Changing Patterns of Cachexia in the HAART

A familiarity with the information on adipose tissue provided in the previous section is necessary to understand the complex nutritional changes related to HIV infection and its treatments. It has long been known that during the progression of HIV infection, as well as of other chronic infections and tumours, patients may undergo progressive weight loss and changes in body composition, particularly in fat and muscle masses, and in metabolic pathways, particularly lipid metabolism [62,

111]. This is known as wasting syndrome [9] or cachexia [2,112].

From 1987 to 1993, wasting syndrome was the AIDS-defining disease in 20% of patients and in up to 70% of patients at the time of death. The incidence of wasting syndrome per 1000 person-years increased from 7.5 in the period 1988-1990 to 14.4 in 1991-1993 and 22.1 in 1994-1995. The incidence decreased to 13.4 in 1996-1999 [113]. Dworkin et al. [19], in a large study, obtained similar results; they found that the incidence of wasting syndrome decreased from 30.2 cases per 1000 person-years in 1992 to 11.9 cases in 1999, with the most significant rate of decline occurring after 1995.

With the introduction of potent antiretroviral combination treatments, including nucleoside and non-nucleoside reverse transcriptase inhibitors (NRTI, NNRTI) and protease inhibitors (PIs), which have prolonged patient survival, the incidence of the previously described changes has been dramatically reduced. Since 1996, when HAART was introduced, the number of patients who died of AIDS and opportunistic infections has decreased by two-thirds, although wasting remains a clinical problem for patients [114,115]. In addition, new disorders involving lipids, glucose metabolism, and body fat have acquired greater clinical importance [116-120]. The changes are characterised by hyperlipidaemia, generalised, central, or peripheral fat redistribution, and hormonal disturbances [116,120-124], and have been named lipodystrophy syndrome, HIV-associated adipose redistribution syndrome (HARS) [125], or metabolic syndrome-X (Tables 5,6,7).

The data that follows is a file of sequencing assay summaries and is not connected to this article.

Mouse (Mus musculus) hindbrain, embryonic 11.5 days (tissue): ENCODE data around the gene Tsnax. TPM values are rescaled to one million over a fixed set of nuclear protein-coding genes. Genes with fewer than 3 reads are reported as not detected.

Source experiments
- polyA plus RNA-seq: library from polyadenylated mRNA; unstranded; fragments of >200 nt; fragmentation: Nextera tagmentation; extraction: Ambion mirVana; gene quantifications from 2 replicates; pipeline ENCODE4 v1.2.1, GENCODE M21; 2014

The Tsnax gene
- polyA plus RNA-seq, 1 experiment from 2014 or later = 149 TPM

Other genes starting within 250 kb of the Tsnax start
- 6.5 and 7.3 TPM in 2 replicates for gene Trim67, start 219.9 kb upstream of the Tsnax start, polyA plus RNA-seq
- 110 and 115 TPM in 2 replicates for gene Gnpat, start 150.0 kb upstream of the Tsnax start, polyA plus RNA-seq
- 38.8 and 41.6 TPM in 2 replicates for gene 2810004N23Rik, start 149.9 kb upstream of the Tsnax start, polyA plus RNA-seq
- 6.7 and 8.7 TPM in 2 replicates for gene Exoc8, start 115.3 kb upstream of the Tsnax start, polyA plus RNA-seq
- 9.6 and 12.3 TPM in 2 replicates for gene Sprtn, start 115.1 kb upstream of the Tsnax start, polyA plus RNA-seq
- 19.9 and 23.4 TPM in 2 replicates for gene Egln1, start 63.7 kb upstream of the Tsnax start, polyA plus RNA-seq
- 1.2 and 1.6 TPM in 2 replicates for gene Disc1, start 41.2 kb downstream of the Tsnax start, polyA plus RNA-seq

Prior to 1996, only a small percentage (3%) of patients developed hypercholesterolaemia, hyper-triglyceridaemia, and diabetes. The main fat disturbances in cachexia are a decrease in cholesterol levels, an increase of triglycerides, and a global loss of fat together with lean tissue in any body region. These patterns can be clearly distinguished from lipodystrophy (Table 6).

Some of the symptoms and signs of lipodystro-phy were already known before the introduction of PIs, as they occur with d4T-containing regimens without PIs at an incidence of 20% compared to 0% in AZT-containing regimens [126]. After 1996, it was possible to demonstrate a clear time correla-

Table 5. Changes in body shape following protease inhibitor therapy

No change

Mild

Moderate

Severe

Body shape

17%

42%

30%

11%

Loss of subcutaneous fat

32%

31%

27%

10%

Crix belly

35%

30%

22%

13%

Buffalo hump

80%

10%

7%

3%

Table 6. Differences between cachexia and lipodystrophy syndromes

Cachexia

Lipodystrophy

Body weight

0

ft

or

Body fat

-0- All districts

Peripheral 0

Central ft

Lean body mass

Unchanged 0

Total cholesterol

0

ft

VLDL cholesterol

0

ft

LDL cholesterol

0

ft

HDL cholesterol

-

0

Triglycerides

ft

ftft

Diabetes/insulin resistance

No

Yes

Coronary artery disease

No

Yes